Fundamentally, I support good design. Good design means a lot of things. What it doesn’t mean to me is spending money for it’s own sake, to brag, show-off, or provide fleeting excitement and interest only to be discarded when the next thing comes along. There are products designed specifically to attract these people. I am not interested, and I won’t recommend them to clients. I am also unlikely to be dealing with that kind of client! I am constantly on the lookout for vintage and antique pieces, re-using what already exists in the world, sometimes with an update, sometimes used in a different way to which it was intended. When looking at anything new, I am interested in products that are designed with a lot of thought, that are made by people who are paid a fair wage for what they do.  I look for products that are designed with longevity in mind, so that they will be kept for a very long time – even if that means being sold or given to someone else. Because if they are not, they only end up in one place – landfill.

The most important thing about the fabric of any building is how it stores and uses energy. So regardless of whether it’s made of timber, concrete, steel, or glass, how that structure retains heat, or keeps out heat, is key. This is one of the most sustainable aspects of building, and taken in it’s wider sense, can mean things like putting in large glass panels with specifications that far exceed the regulations, which not only keep the heat in, but positioned correctly, can let more sunlight in in the winter to help heat the room inside. Making it nice and toasty inside is one thing, given the right design and materials, a sustainable building is one that is going to serve it’s purpose for a very long time to come, contributing positively to the lives of the people who use it.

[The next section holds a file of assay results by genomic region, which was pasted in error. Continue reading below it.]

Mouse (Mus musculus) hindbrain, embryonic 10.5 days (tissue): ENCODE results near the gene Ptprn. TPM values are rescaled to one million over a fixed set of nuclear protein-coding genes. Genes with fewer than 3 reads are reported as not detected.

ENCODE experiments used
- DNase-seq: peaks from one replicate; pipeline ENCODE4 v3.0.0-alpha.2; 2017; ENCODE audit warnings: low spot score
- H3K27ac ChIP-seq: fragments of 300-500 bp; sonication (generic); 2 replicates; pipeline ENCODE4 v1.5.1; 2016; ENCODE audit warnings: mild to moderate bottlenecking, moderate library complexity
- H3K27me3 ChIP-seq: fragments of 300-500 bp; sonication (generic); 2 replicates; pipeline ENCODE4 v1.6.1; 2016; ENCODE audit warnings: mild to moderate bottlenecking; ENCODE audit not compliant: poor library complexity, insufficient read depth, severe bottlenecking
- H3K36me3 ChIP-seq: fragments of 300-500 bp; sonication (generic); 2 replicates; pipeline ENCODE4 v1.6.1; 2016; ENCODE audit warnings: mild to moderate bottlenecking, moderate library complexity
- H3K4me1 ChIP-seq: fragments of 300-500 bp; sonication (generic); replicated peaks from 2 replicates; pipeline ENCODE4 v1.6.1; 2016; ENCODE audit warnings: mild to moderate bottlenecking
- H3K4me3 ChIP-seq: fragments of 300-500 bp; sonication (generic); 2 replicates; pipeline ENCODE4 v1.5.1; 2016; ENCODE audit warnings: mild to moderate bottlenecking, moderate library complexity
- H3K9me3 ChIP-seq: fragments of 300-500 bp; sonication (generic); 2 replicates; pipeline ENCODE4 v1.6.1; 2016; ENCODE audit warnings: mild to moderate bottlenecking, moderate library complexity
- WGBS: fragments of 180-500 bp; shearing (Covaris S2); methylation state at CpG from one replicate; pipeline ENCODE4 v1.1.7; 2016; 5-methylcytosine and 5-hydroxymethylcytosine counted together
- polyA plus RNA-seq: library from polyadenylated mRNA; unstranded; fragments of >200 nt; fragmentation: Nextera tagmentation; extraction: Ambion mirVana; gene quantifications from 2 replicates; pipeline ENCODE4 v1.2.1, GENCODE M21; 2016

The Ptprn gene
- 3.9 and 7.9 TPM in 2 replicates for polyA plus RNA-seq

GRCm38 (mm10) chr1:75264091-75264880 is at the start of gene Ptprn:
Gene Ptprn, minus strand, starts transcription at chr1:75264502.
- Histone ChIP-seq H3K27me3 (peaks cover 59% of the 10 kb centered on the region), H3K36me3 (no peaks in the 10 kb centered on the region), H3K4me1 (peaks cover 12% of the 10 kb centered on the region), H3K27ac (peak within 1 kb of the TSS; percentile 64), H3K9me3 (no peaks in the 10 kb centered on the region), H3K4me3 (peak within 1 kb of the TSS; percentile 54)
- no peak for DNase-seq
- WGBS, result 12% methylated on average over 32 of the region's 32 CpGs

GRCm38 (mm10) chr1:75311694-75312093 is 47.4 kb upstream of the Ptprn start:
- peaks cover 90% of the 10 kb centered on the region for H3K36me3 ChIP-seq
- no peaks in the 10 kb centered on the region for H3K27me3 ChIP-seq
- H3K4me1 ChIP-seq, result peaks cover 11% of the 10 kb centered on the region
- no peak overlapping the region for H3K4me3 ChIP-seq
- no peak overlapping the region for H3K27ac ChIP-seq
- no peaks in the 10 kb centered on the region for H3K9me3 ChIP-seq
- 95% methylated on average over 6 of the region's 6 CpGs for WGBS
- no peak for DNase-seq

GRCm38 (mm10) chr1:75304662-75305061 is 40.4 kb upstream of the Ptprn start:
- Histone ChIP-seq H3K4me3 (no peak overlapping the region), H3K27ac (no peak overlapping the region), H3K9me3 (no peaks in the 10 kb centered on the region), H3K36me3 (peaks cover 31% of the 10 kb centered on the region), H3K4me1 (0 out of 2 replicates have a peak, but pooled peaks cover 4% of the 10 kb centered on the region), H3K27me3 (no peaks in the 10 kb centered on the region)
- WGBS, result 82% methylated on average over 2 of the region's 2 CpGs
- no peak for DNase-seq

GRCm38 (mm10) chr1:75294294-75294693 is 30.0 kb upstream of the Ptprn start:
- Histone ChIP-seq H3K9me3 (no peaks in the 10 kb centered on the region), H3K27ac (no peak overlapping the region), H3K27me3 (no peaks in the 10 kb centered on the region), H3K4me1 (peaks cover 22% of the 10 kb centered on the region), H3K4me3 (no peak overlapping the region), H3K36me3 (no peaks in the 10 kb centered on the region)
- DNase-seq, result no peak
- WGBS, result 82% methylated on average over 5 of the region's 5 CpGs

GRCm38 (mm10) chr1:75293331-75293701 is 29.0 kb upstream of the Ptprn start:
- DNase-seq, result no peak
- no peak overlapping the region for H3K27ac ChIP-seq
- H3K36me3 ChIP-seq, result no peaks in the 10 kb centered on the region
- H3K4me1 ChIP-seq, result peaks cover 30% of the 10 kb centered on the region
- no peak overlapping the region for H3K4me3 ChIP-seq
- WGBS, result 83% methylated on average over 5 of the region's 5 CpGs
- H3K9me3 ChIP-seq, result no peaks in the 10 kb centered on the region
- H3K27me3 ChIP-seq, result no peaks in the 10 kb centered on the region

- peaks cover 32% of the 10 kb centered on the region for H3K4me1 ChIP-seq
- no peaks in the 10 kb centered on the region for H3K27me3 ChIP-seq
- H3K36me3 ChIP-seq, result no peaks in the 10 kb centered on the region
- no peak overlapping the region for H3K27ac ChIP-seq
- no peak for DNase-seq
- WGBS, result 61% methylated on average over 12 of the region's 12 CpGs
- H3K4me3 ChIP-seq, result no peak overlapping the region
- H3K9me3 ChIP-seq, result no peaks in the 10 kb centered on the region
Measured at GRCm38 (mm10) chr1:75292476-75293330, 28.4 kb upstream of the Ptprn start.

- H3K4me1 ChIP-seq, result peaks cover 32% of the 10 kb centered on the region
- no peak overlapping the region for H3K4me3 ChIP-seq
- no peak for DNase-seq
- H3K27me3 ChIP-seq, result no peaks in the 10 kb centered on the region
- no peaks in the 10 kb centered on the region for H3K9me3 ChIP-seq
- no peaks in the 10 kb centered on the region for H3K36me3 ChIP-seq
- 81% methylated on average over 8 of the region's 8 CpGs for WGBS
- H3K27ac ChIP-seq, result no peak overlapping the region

Describe an average day in the life of you.

I generally get up any time from 6, as I have so much to do. It’s a luxury to sit with a cup of tea in PJs answering emails or checking information on-line and watching the sun come up, particularly if I am staying in Norfolk to oversee the project that is taking up most of my time at the moment, where a blue jay and a woodpecker shout loudly on the trees outside the kitchen window.

photo of Wrighty the dog
Wrighty. Now 14, he is a bit deaf and grey round the chops…